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Why Are Dental X-Rays Important?
Posted on 11/6/2020 by OM
Dental x-rays capture your teeth and gums' interior images to help identify any potential issues like cavities, gum disease, infection, abscesses, cysts, bone loss, and more. They play an essential role in the early detection of decay.

At Dr. Hill's office, there is not a one-size-fits-all approach to x-rays. We typically like to take images of your mouth during your yearly dental exam as our mission is to catch any problem areas early, treating them while relatively small and before they turn into larger, more expensive issues.
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Depending on your unique health or dental concern we are seeing you for, we may need to take an additional image. For instance, if you have a broken or chipped tooth, we will more than likely take an x-ray to check the tooth's internal structure and root system for damage.

Are Dental X-Rays Safe?



Dental x-rays do involve radiation; however, the levels are so low they are considered safe for children and adults. The only exception to this is for women who are pregnant. It is recommended that pregnant women avoid all types of x-rays for the safety of the developing fetus.

At Dr. Hill's office, we use digital x-rays instead of traditional film, which is safer (even less radiation) and a quicker experience for our patients.

Are There Different Types of Dental X-Rays?



A big misconception about dental x-rays is the thought that they are all the same. Even though they are focused on your mouth, several different types show slightly different views. Some of the most common x-rays we take here in Dr. Hill's Office are Bitewings, Full-Mouth, and Panoramic (Pano).

Bitewing x-rays focus on one specific area of your smile at a time. Showing the visible area of your tooth's surface and part of the roots and bone. Bitewings are very helpful in detecting decay between teeth. They can also show changes in the jaw over time that may have been caused by gum disease.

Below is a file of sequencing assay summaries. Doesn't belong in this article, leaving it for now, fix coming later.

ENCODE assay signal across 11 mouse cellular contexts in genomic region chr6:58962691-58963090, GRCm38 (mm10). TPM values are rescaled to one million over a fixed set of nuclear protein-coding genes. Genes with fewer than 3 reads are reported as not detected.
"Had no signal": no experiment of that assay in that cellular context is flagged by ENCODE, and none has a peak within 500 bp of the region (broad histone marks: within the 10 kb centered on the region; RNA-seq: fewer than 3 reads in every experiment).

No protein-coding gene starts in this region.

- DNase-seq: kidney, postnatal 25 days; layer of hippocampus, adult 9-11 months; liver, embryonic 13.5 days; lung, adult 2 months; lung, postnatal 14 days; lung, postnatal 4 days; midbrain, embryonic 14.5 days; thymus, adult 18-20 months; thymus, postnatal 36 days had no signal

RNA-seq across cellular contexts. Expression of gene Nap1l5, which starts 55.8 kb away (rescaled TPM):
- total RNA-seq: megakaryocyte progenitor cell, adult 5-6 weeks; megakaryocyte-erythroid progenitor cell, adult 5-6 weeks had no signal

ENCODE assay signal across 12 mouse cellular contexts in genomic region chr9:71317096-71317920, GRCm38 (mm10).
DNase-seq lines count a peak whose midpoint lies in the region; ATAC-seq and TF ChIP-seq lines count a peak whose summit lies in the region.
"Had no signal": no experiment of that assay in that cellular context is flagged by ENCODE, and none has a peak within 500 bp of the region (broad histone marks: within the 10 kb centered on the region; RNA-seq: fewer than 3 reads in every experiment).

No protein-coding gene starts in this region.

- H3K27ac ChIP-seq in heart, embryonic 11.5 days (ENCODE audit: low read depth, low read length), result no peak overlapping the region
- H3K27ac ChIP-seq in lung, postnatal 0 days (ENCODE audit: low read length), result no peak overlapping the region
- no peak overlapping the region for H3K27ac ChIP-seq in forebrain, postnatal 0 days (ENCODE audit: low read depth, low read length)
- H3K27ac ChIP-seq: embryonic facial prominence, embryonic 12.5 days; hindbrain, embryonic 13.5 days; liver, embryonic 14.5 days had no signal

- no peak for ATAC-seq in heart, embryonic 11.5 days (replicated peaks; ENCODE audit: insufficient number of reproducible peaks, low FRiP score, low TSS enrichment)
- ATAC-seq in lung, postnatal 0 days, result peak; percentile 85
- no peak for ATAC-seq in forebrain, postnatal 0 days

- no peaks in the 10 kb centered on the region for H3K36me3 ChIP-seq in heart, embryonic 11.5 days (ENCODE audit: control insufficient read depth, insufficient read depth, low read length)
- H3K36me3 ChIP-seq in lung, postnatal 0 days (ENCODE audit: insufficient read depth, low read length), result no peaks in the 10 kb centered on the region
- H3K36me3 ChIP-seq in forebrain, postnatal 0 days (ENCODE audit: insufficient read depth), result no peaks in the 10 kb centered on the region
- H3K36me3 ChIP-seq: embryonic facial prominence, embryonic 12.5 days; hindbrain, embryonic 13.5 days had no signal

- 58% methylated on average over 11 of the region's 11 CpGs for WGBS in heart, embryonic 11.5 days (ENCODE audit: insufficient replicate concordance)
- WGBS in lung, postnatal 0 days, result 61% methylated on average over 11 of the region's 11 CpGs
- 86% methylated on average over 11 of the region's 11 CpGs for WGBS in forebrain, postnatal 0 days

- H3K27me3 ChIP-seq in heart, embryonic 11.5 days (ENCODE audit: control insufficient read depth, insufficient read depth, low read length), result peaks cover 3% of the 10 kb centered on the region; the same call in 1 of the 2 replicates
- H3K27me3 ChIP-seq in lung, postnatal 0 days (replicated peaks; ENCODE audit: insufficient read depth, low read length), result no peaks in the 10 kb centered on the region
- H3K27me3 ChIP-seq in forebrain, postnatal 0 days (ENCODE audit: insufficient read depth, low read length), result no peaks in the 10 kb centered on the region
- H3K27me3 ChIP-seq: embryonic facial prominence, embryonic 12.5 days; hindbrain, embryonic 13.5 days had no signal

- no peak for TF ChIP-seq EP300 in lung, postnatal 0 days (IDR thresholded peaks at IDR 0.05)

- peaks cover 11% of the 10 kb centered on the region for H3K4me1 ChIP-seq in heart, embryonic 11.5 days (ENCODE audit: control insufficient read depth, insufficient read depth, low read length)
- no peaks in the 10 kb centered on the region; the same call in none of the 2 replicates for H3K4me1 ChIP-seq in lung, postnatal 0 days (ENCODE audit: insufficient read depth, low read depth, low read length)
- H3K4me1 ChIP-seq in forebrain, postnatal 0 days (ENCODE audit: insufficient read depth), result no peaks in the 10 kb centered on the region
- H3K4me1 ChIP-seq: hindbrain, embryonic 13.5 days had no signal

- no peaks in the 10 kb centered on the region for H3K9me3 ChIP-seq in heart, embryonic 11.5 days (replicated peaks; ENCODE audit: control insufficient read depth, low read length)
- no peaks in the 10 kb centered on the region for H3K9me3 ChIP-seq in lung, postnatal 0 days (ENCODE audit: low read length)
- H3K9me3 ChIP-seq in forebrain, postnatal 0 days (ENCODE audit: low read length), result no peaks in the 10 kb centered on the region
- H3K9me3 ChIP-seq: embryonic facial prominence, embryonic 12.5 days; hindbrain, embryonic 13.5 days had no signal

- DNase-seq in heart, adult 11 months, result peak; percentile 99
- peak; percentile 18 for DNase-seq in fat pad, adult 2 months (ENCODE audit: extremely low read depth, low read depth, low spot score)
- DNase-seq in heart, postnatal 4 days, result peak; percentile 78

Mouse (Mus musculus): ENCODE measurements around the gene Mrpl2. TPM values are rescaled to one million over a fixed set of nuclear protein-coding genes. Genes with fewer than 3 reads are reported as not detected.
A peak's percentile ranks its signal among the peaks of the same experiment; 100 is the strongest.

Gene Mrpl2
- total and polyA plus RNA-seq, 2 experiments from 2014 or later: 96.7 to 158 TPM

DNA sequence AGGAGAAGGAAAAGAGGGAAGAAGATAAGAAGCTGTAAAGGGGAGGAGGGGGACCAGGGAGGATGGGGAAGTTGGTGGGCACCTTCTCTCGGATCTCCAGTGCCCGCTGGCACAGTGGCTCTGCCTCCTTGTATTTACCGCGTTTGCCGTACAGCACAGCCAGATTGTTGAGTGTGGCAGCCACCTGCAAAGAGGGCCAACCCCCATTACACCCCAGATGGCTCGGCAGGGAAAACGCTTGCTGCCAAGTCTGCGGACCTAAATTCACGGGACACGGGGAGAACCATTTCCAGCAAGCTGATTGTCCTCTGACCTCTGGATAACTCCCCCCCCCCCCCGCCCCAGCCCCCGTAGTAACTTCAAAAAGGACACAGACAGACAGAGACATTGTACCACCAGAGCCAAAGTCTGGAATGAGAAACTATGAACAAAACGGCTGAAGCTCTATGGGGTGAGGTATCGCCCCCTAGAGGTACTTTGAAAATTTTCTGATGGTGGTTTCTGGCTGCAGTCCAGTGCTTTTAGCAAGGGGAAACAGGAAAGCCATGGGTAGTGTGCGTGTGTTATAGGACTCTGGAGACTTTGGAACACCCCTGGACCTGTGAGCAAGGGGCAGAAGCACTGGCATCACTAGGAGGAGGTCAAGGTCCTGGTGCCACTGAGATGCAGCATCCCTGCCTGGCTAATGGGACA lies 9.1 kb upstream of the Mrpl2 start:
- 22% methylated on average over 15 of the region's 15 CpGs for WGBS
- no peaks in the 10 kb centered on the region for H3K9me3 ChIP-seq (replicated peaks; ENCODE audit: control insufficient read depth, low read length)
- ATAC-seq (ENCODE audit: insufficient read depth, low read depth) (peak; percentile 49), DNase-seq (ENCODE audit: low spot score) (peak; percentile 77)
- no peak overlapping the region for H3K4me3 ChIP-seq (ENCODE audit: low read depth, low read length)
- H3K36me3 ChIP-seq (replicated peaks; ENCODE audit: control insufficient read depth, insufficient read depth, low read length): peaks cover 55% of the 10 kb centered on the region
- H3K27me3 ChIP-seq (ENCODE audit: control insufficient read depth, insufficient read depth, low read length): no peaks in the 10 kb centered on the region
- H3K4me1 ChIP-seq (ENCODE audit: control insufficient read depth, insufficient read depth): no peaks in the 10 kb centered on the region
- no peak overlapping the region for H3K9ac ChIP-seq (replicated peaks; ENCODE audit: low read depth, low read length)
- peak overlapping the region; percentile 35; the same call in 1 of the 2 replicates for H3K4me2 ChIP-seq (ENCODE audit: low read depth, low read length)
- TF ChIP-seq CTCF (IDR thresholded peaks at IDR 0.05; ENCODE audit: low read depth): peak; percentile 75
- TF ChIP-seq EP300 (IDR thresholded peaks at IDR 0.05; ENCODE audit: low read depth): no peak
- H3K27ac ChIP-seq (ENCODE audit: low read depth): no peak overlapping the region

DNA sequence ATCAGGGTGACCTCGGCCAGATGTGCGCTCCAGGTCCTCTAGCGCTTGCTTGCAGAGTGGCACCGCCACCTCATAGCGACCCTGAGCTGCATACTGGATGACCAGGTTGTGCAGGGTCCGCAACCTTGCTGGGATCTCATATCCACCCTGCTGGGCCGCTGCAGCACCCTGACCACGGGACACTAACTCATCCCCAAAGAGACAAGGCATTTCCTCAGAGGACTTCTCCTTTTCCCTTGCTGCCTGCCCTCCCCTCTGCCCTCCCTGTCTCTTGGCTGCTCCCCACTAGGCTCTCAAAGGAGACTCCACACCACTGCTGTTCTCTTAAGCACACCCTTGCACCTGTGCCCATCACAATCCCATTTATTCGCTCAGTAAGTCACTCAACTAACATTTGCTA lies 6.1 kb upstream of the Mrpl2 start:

A full mouth x-ray series is what you would think, a compilation of x-rays that show the entire mouth. These are taken less often than bitewings and are very helpful in establishing a starting point for your mouth's health. If you are a new patient at Dr. Hill's office, we will typically include a set of full mouth x-rays in your first initial visit with us. Times a full mouth x-ray series may be needed before any major dental work, gum disease treatment, if a jaw cyst or tumor is suspected, or if we want to get another baseline of your overall mouth health.

Panoramic x-rays are similar to full mouth x-rays. They show your whole mouth; however, they do so in one single image instead of a series of multiple photos pieced together. This type of x-ray allows us to get a good picture of both the upper and lower jaws, identify any tumors or defects, and more. While a panoramic might provide a great full picture, it doesn't quite give us the close up diagnostic capability that a full mouth set does.

How Are X-Rays Used?



After the x-rays have been taken, we will pull up your x-rays on the digital monitor in your treatment room so that you can see for yourself any areas for concern. Dr. Hill will then review the x-rays with you and develop a treatment plan if needed to treat any decay or infection.

If you have any questions or concerns, please ask! Our goal is to be partners in your health. Helping you make informed decisions on any potential dental issues while giving you the tools and resources you need to achieve a healthy smile.
Bryan Hill, DDS
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